The hunger that Jesus satisfies for purpose and meaning beyond ourselves, awakens in us other hungers, for peace, justice, loving kindness, and a humble walk with our God. No matter how often we feast at God’s table, these hungers never leave us. That is why the offering at worship is gathered as part of the celebration of the meal. We are offering ourselves into the service of the one who gives himself as food for us. We are allowing our lives to be reshaped by Christ into his own body for the world. We become bread like his bread. And all of this not by getting something, but by giving everything as Christ has given to us. Come hungry for life, leave hungry to give life, full of Jesus, the bread of life.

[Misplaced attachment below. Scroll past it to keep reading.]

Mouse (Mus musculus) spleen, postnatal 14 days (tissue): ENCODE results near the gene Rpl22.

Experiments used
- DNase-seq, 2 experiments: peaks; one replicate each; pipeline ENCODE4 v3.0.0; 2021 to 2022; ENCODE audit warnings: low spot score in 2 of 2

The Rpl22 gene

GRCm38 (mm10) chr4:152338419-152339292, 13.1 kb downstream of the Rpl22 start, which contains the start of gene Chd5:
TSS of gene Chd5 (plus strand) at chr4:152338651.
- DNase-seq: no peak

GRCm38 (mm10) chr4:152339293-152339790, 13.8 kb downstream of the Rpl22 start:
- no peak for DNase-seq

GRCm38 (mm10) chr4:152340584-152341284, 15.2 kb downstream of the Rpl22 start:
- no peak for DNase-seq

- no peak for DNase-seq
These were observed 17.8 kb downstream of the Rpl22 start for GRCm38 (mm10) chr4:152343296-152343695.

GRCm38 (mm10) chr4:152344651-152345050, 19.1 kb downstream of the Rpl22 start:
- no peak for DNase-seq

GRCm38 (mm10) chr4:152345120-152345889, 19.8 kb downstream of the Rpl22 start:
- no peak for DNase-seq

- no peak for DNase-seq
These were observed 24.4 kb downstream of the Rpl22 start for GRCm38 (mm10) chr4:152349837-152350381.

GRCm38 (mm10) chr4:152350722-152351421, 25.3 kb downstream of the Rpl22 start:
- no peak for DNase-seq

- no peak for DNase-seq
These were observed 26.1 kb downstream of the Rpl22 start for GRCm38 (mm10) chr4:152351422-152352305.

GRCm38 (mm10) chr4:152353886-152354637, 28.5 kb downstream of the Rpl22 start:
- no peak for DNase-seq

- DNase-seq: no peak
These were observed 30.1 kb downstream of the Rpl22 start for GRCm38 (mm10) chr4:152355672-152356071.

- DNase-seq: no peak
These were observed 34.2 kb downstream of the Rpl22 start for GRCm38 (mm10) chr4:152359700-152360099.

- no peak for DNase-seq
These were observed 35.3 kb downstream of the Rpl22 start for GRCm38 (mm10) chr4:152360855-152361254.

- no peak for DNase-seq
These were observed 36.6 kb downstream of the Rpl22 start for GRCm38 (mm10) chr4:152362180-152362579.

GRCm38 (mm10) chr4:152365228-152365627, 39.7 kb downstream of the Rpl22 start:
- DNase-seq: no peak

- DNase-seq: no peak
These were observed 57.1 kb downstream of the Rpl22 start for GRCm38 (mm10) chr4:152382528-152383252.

Rev. Dr. Luke Bouman
Tree of Life Lutheran Church, Conroe, TX.
(*). Wangerin, Walter, Jr. Ragman and Other Cries of Faith, Harper and Row, Publishers, San Francisco, 1984, pp. 26-27.